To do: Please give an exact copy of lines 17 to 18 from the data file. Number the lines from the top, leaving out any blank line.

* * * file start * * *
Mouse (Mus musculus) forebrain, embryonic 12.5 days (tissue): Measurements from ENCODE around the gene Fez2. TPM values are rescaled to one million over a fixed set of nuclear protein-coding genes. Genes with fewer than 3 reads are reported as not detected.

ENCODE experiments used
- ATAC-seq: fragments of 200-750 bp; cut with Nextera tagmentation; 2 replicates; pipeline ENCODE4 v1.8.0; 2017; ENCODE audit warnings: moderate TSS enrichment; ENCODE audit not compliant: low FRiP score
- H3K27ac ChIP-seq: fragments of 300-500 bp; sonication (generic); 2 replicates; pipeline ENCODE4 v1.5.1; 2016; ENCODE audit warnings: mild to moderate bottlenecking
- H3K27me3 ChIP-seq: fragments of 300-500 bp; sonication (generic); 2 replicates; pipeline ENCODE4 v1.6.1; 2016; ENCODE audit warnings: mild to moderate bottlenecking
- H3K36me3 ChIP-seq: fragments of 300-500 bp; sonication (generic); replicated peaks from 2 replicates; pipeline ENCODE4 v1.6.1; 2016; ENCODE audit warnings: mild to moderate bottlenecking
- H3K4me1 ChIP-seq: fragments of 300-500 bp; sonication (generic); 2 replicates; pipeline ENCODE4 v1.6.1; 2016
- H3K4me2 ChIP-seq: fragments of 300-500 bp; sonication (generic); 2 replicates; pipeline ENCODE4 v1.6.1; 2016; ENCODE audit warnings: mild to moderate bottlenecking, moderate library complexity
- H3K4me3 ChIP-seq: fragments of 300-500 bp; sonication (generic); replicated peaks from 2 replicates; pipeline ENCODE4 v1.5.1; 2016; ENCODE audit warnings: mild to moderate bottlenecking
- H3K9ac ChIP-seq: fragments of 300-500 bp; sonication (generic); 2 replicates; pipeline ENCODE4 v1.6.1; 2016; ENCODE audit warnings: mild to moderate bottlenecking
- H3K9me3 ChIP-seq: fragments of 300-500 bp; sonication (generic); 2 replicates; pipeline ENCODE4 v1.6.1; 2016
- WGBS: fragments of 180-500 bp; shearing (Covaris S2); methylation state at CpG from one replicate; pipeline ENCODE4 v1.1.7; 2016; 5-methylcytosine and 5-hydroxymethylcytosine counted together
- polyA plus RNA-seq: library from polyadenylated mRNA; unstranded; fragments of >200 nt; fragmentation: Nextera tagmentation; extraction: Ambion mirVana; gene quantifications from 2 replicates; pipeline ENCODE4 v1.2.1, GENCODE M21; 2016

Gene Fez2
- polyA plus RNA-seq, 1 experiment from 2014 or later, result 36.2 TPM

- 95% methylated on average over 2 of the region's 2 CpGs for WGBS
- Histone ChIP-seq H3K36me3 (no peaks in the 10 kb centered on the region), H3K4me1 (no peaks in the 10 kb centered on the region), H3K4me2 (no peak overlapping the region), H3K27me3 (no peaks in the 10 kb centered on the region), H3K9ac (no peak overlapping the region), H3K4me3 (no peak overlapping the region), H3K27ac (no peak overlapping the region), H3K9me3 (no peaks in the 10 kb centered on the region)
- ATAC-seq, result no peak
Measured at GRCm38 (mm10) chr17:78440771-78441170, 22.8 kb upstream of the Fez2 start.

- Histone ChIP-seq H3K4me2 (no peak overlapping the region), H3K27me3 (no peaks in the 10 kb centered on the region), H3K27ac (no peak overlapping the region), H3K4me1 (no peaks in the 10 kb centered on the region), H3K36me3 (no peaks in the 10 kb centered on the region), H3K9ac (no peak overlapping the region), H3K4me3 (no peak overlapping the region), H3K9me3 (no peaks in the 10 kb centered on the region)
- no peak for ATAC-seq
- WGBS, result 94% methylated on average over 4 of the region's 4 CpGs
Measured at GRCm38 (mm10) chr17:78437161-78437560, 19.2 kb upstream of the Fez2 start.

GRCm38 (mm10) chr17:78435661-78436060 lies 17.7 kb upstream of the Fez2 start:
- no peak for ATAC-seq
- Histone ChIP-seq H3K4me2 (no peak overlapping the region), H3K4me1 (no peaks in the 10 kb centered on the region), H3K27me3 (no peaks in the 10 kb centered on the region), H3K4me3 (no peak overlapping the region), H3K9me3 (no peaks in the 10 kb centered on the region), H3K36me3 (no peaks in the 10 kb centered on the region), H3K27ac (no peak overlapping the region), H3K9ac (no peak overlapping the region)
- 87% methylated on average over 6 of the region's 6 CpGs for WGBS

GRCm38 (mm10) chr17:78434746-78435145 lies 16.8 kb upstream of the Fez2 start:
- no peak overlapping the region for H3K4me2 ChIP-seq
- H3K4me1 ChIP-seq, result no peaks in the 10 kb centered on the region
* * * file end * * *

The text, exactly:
- Histone ChIP-seq H3K36me3 (no peaks in the 10 kb centered on the region), H3K4me1 (no peaks in the 10 kb centered on the region), H3K4me2 (no peak overlapping the region), H3K27me3 (no peaks in the 10 kb centered on the region), H3K9ac (no peak overlapping the region), H3K4me3 (no peak overlapping the region), H3K27ac (no peak overlapping the region), H3K9me3 (no peaks in the 10 kb centered on the region)
- ATAC-seq, result no peak